“I had rather see a portrait of a dog that I know,” Samuel Johnson once exclaimed, “than all the allegorical paintings they can show me in the world.” The portrait, in his view, was one of the few solid, no-nonsense forms of visual art, a genre with its feet – preferably all four of them – firmly on the ground.

The National Gallery’s entrancing new exhibition, “Renaissance Faces”, furnishes conclusive proof that portraiture always was more complicated than the good doctor liked to think. The show traces the portrait, in post-classical western European art, back to its early fifteenth-century origins in the work of the Flemish master Jan Van Eyck and his followers. It follows the genre’s development and migration, to Burgundian France, to England and – by way of a culmination – to Italy in the sixteenth century. The assembled portraits, of princes and soldiers, popes and bankers, are endlessly fascinating but by no means straightforward. Allegories abound. Skulls lurk, status symbols gleam.

The mood, enhanced by restrained lighting and the sombre battleship grey chosen for the walls of the Sainsbury Wing’s basement galleries, is touchingly intimate. To walk through the seven rooms of the exhibition is to move through a vivid crowd of the dead, to meet the solemn gaze of the men and women of the Renaissance and experience that same, startling illusion of living presence that beguiled them into having their portraits painted in the first place. As the architect, theorist and humanist scholar Leonbattista Alberti remarked, “Painting contains a divine force which not only makes the absent present, as friendship is said to do, but moreover makes the dead seem almost alive.”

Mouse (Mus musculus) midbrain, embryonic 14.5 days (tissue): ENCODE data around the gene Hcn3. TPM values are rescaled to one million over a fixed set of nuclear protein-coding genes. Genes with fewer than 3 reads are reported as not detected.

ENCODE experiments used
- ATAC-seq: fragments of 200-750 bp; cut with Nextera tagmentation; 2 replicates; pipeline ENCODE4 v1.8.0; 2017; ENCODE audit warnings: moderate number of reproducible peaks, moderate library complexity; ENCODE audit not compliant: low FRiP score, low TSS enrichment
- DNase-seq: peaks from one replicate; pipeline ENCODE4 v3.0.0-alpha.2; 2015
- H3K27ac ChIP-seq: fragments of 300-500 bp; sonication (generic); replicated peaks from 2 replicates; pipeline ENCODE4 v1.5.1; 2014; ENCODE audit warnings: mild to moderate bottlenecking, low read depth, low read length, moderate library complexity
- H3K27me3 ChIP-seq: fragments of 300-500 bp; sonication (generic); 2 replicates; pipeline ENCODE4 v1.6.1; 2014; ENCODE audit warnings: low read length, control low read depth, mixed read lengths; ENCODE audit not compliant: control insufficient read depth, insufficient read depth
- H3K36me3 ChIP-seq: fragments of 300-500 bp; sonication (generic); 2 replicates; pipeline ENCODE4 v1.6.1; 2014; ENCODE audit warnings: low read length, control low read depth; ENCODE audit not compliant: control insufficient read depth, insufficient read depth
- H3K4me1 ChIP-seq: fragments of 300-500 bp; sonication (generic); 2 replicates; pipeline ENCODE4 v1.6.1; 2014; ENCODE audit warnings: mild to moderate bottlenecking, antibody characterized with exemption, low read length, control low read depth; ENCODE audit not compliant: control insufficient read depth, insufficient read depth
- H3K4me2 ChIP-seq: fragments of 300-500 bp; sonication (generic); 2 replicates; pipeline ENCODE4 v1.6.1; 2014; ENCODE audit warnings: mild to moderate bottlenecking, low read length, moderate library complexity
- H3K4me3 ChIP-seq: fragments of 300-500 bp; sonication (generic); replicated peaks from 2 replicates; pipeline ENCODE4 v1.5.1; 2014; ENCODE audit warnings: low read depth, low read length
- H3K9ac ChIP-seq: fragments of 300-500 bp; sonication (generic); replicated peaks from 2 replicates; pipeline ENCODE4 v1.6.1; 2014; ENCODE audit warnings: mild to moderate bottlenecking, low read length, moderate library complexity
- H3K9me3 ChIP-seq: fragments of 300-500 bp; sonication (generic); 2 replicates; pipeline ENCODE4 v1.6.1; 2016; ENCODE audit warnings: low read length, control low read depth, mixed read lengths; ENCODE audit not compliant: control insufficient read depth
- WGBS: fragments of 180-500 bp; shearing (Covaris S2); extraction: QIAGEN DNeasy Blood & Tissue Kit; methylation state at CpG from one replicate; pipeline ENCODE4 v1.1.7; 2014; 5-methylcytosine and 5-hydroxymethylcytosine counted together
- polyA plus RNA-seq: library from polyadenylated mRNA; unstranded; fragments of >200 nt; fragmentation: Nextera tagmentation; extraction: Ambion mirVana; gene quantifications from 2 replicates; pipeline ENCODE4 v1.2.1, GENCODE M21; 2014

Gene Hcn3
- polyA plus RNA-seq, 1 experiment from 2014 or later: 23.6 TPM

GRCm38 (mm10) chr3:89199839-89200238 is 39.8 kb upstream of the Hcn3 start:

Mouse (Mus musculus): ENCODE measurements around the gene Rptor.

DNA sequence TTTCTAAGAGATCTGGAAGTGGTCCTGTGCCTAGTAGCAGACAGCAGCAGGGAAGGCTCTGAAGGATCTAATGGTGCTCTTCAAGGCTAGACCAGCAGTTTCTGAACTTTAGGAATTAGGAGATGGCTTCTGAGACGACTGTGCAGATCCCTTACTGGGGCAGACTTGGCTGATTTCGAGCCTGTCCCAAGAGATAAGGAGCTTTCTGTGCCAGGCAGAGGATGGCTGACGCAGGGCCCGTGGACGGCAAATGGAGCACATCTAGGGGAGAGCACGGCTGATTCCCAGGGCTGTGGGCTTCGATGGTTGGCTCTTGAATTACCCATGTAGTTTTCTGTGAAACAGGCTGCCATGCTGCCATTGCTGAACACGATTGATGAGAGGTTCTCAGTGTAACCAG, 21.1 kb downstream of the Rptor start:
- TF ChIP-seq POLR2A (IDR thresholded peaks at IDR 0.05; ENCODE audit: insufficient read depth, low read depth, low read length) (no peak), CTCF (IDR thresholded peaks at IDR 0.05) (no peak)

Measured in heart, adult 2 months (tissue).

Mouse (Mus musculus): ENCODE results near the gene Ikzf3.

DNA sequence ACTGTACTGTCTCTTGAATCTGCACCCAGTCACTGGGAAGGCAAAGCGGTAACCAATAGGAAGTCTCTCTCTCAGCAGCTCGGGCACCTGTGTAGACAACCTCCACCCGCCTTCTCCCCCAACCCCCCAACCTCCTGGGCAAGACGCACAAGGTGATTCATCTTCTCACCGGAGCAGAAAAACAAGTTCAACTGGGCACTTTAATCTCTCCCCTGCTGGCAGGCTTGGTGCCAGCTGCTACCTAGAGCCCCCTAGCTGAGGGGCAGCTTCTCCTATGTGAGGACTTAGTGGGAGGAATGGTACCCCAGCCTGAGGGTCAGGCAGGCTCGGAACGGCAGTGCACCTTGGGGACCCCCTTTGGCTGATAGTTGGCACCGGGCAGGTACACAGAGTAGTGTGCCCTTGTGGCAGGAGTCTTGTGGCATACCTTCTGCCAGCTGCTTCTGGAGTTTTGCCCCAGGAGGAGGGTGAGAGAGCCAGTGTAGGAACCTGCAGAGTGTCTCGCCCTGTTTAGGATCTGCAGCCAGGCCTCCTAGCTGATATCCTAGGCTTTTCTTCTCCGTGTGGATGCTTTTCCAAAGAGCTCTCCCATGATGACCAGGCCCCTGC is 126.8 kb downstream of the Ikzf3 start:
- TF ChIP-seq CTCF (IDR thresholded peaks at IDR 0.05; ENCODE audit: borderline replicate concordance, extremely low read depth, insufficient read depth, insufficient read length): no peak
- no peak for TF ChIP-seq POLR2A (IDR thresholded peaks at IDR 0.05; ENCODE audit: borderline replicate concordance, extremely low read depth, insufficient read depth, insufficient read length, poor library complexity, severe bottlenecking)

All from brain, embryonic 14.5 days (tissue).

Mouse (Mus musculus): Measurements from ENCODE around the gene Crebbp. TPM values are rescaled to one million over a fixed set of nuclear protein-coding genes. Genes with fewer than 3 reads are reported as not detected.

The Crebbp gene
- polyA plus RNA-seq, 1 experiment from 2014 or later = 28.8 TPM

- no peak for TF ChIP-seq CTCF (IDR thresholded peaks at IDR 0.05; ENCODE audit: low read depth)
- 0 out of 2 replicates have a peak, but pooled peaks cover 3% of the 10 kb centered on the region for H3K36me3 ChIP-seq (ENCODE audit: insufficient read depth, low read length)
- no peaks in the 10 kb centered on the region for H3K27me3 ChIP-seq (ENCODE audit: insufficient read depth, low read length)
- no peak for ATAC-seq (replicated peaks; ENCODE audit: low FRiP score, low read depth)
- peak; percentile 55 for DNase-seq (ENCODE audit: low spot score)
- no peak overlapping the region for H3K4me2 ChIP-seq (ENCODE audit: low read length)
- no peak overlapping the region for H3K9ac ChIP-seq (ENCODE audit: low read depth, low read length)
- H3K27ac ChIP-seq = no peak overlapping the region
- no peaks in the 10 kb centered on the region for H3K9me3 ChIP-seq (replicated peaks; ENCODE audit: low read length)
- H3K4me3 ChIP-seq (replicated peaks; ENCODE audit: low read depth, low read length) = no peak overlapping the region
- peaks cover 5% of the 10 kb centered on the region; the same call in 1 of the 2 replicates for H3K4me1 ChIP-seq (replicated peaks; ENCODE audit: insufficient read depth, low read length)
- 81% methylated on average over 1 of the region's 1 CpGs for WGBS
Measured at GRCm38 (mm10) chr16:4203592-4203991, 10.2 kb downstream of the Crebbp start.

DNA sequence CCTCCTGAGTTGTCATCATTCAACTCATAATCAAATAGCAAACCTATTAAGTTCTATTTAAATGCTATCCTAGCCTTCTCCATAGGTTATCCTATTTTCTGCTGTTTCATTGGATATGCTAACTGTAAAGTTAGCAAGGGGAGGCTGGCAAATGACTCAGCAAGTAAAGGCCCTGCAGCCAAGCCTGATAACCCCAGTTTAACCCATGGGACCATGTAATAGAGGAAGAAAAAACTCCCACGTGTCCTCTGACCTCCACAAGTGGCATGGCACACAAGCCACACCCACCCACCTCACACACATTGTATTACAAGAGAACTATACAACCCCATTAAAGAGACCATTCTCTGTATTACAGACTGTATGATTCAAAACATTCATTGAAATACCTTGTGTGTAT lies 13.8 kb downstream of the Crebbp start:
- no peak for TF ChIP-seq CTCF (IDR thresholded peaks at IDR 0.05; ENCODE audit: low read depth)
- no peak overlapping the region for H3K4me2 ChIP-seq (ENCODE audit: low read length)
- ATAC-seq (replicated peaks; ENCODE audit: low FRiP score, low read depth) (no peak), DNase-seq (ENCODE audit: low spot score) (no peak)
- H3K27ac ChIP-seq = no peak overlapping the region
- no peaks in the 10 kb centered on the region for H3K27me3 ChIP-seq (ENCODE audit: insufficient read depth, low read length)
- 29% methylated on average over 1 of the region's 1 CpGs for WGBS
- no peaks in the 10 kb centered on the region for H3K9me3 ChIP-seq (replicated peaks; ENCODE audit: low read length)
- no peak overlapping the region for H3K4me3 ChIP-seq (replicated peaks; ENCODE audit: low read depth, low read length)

The faces revealed, in “Renaissance Faces”, often seem uncannily contemporary. The women of sixteenth-century Venice, immortalised by  Titian and Palma Vecchio, exude...

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